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In Review > North America


Beth Morrison Projects, National Sawdust

NATIONAL SAWDUST, a new nonprofit venue in Williamsburg, Brooklyn dedicated to new music and experimental work, seemed smaller on my first visit than I imagined it would. For the world-premiere performances of Persona (presented by Beth Morrison Projects, seen Oct. 24), its stageless theater could seat about sixty-five, with a few dozen more in a balcony; the room was set up like a cluttered photography studio, the areas not crowded with spectators were crowded with musicians, a table, a couch, three technicians and lots of tech—cameras, cranes, lights and five monitors. Not to mention the performers! The tight-squeeze, however, was appropriate for the piece, an intimate look at the relationship between two women—so intimate that at one point one of the stars was almost lying on my feet. 

Jay Scheib adapted the English-language libretto from Ingmar Bergman’s 1966 Swedish movie masterpiece, a chamber drama about a nurse caring for a celebrated actress who has had what appears to be a nervous breakdown and refuses to speak. Such a plot poses an obvious problem for opera makers, because opera is all about producing sounds with the voice. On film, the women’s unraveling plays as a pas de deux, but onstage it became almost monodrama. Though Scheib and the composer, Keeril Makan, have written three singing parts, and another starring role for a mostly mute actress, the show belongs really just to one character—the nurse Alma, sung by Amanda Crider, who performs most of the eighty minutes of music alone and thus becomes the chamber opera’s star.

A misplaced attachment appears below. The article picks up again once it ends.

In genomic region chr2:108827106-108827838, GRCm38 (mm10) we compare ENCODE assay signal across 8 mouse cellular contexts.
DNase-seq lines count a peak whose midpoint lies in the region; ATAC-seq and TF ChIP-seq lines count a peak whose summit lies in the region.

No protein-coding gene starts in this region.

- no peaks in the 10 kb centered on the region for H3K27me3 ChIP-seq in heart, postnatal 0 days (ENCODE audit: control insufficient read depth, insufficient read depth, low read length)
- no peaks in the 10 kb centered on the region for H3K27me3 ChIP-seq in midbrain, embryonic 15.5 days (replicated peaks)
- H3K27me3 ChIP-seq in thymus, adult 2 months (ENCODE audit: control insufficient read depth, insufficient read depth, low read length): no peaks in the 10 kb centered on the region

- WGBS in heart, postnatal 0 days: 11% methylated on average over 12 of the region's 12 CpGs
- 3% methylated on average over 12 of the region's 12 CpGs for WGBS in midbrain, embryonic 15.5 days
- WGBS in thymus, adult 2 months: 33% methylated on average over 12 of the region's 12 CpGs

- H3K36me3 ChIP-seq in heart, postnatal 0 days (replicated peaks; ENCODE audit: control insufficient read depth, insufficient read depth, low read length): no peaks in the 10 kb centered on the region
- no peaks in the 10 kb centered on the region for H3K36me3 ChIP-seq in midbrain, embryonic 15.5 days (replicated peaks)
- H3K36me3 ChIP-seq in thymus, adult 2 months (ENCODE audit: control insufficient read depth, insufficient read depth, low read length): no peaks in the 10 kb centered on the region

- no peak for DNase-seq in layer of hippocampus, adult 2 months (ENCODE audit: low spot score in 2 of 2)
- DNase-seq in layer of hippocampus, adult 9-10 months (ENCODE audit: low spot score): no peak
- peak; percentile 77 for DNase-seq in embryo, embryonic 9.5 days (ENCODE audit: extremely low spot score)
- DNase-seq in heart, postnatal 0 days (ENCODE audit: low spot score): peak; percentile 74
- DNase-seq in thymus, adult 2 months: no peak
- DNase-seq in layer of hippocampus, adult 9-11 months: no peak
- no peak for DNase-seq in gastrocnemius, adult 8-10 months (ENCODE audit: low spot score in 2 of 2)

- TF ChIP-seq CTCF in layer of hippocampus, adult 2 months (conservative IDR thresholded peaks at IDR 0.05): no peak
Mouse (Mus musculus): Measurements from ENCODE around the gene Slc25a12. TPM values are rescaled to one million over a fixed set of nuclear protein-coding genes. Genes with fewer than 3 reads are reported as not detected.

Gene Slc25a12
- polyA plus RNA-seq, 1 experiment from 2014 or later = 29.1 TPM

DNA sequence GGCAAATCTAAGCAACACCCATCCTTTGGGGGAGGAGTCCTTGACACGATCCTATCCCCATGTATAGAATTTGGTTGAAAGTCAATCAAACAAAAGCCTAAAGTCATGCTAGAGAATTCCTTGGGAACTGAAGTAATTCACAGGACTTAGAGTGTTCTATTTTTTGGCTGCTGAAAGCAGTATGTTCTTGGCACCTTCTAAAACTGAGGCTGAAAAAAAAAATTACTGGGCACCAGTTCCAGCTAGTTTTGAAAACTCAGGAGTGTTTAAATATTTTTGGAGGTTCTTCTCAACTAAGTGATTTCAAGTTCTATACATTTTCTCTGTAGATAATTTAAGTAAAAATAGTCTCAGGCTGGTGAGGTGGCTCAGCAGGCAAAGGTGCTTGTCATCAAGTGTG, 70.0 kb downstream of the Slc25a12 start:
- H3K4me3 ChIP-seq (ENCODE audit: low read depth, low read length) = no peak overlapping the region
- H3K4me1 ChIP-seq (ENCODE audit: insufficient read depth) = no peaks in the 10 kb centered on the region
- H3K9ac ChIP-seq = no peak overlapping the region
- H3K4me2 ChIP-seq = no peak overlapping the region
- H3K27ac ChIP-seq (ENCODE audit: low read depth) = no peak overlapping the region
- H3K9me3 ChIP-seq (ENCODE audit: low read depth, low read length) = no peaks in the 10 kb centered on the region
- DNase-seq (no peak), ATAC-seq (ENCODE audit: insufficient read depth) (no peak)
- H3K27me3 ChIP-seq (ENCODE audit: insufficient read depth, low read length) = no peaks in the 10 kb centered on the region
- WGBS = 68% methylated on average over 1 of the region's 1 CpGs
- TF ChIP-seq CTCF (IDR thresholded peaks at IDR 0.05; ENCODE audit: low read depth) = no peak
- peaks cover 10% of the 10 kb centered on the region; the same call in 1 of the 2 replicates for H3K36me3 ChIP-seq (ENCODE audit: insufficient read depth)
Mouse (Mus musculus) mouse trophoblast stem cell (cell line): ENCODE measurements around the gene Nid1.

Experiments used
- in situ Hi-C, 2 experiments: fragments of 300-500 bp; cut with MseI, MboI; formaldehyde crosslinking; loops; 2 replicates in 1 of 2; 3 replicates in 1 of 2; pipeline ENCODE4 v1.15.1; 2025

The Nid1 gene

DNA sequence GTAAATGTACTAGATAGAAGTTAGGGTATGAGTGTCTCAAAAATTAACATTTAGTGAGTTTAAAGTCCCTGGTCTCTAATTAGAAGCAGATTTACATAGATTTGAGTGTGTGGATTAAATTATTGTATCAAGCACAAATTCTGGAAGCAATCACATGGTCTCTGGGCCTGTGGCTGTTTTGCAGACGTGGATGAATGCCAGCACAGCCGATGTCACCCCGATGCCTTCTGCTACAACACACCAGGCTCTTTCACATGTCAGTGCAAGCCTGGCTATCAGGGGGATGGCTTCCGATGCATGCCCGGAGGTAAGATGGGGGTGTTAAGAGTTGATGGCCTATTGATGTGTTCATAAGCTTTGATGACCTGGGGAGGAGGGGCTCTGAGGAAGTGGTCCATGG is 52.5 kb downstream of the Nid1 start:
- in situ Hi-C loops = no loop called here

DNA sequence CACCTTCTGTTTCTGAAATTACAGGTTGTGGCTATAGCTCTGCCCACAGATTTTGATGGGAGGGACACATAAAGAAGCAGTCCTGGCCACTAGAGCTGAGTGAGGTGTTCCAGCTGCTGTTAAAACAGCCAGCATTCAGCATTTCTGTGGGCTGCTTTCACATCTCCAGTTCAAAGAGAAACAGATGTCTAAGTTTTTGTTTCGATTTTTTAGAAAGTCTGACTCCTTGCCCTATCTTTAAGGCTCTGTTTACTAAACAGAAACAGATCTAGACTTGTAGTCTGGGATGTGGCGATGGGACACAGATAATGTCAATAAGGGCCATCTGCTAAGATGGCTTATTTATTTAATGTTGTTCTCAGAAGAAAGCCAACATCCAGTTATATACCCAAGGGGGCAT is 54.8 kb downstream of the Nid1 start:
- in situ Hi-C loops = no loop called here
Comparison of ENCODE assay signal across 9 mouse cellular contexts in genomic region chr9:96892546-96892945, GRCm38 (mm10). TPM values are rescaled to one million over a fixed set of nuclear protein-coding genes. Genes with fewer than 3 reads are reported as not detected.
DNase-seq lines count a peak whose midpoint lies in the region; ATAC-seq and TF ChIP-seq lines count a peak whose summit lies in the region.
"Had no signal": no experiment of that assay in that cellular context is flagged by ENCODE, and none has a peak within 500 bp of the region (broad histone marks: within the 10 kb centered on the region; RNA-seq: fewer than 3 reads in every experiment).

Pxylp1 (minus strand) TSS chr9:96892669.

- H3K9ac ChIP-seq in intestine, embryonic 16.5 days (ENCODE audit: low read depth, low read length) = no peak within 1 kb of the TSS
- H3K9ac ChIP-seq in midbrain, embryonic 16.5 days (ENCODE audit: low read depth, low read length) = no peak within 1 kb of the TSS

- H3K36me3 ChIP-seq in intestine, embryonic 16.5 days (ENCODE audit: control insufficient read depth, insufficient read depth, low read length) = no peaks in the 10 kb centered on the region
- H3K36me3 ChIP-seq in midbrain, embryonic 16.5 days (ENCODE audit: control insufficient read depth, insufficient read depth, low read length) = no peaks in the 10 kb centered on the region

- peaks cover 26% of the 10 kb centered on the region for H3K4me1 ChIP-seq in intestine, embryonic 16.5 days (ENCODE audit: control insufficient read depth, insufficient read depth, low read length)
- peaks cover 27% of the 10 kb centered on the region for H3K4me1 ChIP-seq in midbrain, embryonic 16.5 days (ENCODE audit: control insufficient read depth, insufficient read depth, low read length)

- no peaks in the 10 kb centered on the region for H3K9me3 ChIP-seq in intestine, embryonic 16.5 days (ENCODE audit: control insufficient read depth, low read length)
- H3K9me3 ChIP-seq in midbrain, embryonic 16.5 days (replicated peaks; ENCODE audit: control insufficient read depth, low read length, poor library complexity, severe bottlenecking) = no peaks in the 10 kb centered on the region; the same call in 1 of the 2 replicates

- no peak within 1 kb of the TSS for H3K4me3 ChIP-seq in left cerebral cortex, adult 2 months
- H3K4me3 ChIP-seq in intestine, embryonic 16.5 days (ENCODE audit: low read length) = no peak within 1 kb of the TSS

For her, Makan has composed a clangy, squawky score, alternately skittery, thumping and plunked. It’s unremittingly anxious, and appropriately so, given the roiling instability of the characters’ inner lives. Crider delivered a similarly unnerved performance. She’s needy, alternately dreamy and hostile, feigning a “feeling of deep security” that’s quickly undermined by Elisabet Vogler (an effectively rattled Lacey Dorn). The actress’s silence suggests awesome strength that Alma can never hope to possess, but which she tries to match through over revealing, both her insecurities and her secrets, including an afternoon beach orgy that she participated in—without her fiancée. Though the two women’s relationship soon collapses into power struggle, a battle of wills, something out of a horror movie, Alma at first seems sort of thrilled that someone’s finally listening to her, even if it’s by compulsion.

But it’s not just Elisabet who’s listening—there’s also us. Scheib also directed, and he had a camera or two on the performers at all times, sending the images back to screens around the room so that, even when the characters were hiding from us or each other, backs turned, we could still get a look at their faces. They were perpetually exposed, even at their rawest. It recalled Scheib’s direction of Evan Ziporyn’s A House in Bali, which I saw at BAM in 2010; that production also used streaming video cameras to show the audience onstage action that was blocked from view. Ziporyn was Persona’s musical director, and he kept the eight instrumentalists under tight control, patiently, steadily crafting the music so that peak moments, such as the climax of Act II, were truly harrowing.  —Henry Stewart 

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